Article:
The jaguar and anaconda are certainly in the jungle, simply more elusive than our perceptions of the jungle would have us believe.
The oil industry in this region has certainly inflicted ecological damage to the otherwise pristine Amazon rainforest. In the 1990s, the government of Ecuador applied a tourniquet to the hemorrhage of environmental damage by creating the Cuyabeno Reserve National Park, which encompasses the Laguna Grande, preventing the invasion of the oil industry. Ownership of the land was first granted to the indigenous tribes of the region, with the assumption that the tribal elders would consider a priority protection for the land. However, even indigenous men can behave with greedy intentions because some in the community decided to resell the land to the oil industry, slightly defeating the original benevolent purpose of the legislation. So, a political adjustment was made, declaring the land as a national park, with the tribes on free lease, not ownership, on the protected land.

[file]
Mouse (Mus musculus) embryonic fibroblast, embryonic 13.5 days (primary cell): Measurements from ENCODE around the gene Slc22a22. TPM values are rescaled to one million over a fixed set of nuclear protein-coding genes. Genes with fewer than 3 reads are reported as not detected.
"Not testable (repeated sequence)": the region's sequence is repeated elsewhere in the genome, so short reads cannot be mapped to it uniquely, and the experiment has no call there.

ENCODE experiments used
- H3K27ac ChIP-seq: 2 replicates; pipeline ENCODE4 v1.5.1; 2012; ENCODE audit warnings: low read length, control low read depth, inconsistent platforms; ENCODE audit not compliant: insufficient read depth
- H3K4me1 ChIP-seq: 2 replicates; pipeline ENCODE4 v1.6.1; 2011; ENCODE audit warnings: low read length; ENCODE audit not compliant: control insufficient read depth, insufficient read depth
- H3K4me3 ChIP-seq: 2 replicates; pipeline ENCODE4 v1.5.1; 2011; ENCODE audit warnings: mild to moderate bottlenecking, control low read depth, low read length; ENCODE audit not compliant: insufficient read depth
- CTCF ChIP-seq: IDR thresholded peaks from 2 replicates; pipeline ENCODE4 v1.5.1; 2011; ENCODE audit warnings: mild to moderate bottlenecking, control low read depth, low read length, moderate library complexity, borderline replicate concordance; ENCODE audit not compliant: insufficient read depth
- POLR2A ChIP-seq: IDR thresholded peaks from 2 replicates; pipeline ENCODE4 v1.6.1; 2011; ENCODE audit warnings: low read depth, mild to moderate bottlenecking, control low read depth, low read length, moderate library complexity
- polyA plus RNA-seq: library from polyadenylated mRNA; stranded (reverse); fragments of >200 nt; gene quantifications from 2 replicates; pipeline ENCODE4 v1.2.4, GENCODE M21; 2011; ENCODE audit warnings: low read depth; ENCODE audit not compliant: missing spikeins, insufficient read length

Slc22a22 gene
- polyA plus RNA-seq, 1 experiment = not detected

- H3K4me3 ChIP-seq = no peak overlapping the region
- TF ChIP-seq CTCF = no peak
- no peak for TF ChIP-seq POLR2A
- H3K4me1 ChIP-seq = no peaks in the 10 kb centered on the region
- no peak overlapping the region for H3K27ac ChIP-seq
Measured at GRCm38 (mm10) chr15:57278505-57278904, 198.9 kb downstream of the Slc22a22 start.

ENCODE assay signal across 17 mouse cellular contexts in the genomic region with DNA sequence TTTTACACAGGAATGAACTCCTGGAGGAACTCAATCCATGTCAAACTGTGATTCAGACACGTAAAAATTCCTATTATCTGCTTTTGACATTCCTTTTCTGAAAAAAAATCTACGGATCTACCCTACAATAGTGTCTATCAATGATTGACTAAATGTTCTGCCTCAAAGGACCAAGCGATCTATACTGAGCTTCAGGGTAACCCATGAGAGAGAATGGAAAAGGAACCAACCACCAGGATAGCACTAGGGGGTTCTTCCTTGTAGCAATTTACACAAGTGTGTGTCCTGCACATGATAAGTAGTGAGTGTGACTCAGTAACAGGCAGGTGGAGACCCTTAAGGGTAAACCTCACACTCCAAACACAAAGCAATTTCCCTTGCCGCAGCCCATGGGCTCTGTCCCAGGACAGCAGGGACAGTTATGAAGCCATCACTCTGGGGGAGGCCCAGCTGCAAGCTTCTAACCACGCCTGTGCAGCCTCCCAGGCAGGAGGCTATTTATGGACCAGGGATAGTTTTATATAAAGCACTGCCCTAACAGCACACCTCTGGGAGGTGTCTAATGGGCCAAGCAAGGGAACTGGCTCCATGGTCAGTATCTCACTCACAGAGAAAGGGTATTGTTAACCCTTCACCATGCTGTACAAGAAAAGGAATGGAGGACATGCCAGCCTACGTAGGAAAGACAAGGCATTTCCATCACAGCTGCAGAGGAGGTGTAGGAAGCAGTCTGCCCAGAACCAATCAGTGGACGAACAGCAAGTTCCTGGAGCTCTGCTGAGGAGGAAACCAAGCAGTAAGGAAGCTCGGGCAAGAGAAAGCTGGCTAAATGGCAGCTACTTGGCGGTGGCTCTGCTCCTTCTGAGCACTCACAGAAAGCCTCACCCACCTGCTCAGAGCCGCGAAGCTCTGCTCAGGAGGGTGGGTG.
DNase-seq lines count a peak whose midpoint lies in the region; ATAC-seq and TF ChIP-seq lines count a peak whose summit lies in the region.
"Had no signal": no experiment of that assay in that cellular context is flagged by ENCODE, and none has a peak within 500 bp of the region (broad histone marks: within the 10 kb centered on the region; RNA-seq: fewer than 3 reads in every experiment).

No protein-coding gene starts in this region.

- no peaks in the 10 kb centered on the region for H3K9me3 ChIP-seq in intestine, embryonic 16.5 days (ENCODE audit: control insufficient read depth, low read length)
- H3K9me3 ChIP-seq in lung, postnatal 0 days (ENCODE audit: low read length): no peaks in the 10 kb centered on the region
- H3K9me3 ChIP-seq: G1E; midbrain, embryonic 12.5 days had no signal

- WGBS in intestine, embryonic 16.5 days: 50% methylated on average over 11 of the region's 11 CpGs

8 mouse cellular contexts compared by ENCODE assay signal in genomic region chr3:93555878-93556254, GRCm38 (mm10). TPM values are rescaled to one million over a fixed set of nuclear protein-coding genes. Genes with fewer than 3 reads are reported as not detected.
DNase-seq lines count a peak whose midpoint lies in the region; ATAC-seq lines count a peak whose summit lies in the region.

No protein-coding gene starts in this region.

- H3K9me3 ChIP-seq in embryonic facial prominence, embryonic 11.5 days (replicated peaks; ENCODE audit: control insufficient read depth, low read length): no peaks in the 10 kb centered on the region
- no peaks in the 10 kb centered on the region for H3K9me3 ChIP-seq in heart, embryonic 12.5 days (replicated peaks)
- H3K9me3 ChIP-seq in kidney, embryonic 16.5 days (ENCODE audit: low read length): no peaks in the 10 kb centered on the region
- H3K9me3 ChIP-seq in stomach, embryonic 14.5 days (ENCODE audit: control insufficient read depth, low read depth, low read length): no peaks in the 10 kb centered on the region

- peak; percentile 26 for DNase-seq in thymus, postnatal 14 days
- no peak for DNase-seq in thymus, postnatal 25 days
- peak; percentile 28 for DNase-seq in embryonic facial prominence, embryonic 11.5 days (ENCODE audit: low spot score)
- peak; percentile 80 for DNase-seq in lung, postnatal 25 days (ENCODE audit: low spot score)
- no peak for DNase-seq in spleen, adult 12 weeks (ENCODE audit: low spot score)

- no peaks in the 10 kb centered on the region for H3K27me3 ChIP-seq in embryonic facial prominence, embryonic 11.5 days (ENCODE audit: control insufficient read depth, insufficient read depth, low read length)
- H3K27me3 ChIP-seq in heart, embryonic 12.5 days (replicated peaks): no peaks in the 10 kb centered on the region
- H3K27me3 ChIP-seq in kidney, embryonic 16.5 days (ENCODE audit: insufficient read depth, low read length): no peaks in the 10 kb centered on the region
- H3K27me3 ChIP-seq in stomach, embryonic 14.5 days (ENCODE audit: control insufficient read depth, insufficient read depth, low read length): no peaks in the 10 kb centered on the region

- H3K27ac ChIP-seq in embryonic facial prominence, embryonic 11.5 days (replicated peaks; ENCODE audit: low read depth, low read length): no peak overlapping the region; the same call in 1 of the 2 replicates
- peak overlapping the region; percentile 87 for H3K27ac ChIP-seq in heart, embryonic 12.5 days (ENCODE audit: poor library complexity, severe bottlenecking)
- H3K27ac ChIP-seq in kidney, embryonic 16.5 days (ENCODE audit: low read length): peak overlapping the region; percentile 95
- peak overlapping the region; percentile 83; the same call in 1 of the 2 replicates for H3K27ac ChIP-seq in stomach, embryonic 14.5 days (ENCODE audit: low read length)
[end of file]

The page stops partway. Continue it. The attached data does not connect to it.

In my thatched-roof open-air hut, my only nocturnal visitors were three curious cockroaches, while neighboring monkeys and alligators kept their distance. My bed was equipped with mosquito nets which thankfully weren’t overly tested. The mosquitoes bothered me little during my stay, as the neighboring lake produced algae that deterred the mosquitoes from laying eggs.
The five days I spent in the Amazon flowed peacefully, naturally, like the waters and the inhabitants themselves. Returning to the so-called civilized world was difficult.
Oh! Was it a small dart that hit me in the neck?